Yani Gellman on working with Burt Reynolds and growing up in North York

When Yani Gellman was cast as Garrett Reynolds, the mysterious dark-haired cop on the ABC Family hit series Pretty Little Liars, it was fairly obvious that he was part of something special.

More affectionately known as PLL by fans, the show’s cultlike following gained momentum right after the first season, which aired back in 2010. Season five is already on its way, premiering on Bell Media’s M3 on June 10.

For those unfamiliar with the show, it’s relatively easy to see why PLL has garnered so much attention — at least on the surface. Enter a group of four doe-eyed high schoolers, armed with sharp cheekbones and impeccably wavy hair, whose lives are occupied by the mysterious circumstances following their friend’s disappearance. The estrogen-heavy cast — led by Troian Bellisario, Ashley Benson, Lucy Hale and Sasha Pieterse — is balanced out with some equally attractive male counterparts.

It’s no wonder that, visually speaking, Gellman fit so seamlessly into the cast. Born to a Russian-English father from Toronto and a Spanish-English mother from Australia, Gellman’s striking mix and Jewish heritage has resulted in a set of sultry features: thick black hair, which alternates between side parted and polished to long and rugged, depending on his mood, large dark eyes and a telling smile.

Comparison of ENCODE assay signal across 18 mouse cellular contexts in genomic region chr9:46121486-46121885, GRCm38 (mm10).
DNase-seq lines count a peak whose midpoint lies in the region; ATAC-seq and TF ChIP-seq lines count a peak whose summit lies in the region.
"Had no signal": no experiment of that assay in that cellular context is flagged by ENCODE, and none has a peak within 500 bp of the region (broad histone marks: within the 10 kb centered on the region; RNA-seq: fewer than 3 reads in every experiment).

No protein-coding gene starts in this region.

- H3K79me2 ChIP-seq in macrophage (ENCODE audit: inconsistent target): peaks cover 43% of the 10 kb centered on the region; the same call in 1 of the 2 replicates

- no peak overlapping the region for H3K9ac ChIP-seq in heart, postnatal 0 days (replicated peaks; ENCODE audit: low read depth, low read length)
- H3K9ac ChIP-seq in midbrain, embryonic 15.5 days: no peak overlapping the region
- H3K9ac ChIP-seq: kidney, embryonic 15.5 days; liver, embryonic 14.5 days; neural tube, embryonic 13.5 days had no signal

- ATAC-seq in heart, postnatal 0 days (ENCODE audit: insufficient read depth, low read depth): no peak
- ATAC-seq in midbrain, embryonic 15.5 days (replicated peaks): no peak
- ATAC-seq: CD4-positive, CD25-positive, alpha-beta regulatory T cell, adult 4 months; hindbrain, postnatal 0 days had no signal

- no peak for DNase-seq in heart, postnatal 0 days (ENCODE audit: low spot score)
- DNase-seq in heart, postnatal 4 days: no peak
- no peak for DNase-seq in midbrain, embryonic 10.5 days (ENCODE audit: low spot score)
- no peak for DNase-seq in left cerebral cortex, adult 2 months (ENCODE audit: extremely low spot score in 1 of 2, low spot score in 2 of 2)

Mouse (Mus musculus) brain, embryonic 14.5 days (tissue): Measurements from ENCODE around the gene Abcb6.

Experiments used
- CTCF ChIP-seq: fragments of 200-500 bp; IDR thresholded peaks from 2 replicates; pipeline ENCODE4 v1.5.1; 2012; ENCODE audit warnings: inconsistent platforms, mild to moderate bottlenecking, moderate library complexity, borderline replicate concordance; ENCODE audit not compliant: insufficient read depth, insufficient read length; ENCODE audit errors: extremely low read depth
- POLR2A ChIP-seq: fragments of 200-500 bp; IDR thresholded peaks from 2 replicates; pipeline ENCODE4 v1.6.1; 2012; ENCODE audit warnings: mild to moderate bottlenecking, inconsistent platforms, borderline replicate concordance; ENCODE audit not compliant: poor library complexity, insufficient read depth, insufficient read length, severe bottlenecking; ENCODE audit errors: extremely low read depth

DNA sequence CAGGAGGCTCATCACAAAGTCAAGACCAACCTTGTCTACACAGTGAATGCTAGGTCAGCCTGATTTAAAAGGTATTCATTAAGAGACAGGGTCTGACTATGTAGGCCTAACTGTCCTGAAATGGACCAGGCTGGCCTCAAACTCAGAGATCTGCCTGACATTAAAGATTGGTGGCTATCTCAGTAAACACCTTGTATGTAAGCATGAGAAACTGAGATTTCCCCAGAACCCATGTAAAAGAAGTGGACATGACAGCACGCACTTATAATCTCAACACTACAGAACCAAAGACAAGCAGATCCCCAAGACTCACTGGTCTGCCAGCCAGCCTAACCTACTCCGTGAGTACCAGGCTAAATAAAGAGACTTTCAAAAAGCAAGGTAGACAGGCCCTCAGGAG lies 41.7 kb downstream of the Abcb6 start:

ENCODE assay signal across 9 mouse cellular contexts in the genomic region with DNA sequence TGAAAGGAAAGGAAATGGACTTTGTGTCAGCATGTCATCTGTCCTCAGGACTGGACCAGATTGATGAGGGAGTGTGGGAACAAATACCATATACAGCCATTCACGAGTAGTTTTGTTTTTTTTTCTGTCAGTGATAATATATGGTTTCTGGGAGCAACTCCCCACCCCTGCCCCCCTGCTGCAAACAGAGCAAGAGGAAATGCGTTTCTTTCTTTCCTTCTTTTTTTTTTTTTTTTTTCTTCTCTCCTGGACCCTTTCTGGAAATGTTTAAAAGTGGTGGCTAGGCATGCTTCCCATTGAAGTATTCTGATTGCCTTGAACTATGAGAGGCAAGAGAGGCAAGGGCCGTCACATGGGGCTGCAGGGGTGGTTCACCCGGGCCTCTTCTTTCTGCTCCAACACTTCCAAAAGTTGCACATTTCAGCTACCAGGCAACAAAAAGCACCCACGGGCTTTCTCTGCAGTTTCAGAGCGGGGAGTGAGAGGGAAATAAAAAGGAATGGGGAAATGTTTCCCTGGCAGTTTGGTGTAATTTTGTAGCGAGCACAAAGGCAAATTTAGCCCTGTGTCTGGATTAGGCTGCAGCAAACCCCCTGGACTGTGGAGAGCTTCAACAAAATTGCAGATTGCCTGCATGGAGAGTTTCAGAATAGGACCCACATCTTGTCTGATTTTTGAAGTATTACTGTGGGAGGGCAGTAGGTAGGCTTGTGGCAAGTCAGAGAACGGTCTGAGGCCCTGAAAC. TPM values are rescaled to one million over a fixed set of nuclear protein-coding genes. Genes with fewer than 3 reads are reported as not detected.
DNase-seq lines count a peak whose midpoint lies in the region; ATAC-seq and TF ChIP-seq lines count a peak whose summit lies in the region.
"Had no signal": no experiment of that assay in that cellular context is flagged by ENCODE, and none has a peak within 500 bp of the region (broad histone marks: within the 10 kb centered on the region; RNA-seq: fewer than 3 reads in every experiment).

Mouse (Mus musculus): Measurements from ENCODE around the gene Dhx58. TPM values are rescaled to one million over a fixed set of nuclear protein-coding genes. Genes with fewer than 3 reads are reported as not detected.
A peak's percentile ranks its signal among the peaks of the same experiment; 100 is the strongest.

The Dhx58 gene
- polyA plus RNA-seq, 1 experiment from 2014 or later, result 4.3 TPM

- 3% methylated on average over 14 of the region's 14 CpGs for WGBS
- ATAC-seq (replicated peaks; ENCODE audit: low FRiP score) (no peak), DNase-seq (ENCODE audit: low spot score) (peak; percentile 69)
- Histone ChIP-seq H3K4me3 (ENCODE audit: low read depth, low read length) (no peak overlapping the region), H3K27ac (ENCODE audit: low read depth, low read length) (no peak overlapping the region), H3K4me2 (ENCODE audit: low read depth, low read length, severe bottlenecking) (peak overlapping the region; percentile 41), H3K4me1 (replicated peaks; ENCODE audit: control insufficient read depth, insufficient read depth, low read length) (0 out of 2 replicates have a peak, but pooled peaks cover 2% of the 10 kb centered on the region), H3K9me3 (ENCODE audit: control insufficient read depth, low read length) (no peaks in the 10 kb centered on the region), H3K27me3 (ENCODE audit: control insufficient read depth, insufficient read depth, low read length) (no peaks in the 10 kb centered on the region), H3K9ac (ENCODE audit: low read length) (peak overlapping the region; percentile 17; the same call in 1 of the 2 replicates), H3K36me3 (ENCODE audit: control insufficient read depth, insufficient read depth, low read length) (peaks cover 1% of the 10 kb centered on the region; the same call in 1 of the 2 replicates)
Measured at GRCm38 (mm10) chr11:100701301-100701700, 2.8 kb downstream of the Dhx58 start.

“[Pretty Little Liars] was a really challenging experience for me because the writers keep all their information very close to the chest,” says Gellman, sipping on an Earl Grey tea at Te Aro in Toronto’s Leslieville.

“It was exciting to play a character where you didn’t really know what was around the next corner,” Gellman says. “It was also really challenging because you felt like you were flying blind.”

Gellman first appeared on PLL as officer Reynolds during season one. The show’s writers (taking note of Gellman’s heartthrob potential) played on his dapper first impression in the script: “He looks good in the uniform,” says Benson, as Gellman exits the frame during the character’s introductory episode.  

From season one to three, Garrett Reynolds manifests as somewhat of a furtive character. He observes from afar, carrying around secrets until he’s ready to tell them — until, of course, he gets murdered.

“I’m really honing my dead look,” jokes Gellman, also referring to his recent guest star roles in investigation shows Castle and Major Crimes.

Currently, Gellman is unrecognizable from his days on PLL. Sporting a green bomber jacket, printed T-shirt and a long slicked-back mane, the Toronto native has a touch of Los Angeles woven throughout his look.

After travelling back and forth between Toronto and L.A. for some time, Gellman took the plunge and left the 416 for the city of angels in pursuit of a steady role in a series. He’s been based in L.A. for five years now, but at first, it didn’t feel anything like home: “[L.A. is] really different from Toronto, and it took me a long time to adjust. I didn’t really like it at all for the first couple of years,” he confesses “[It’s] such a big, spread out city — it takes a really long time to figure out exactly what it is about [it] that you really love.”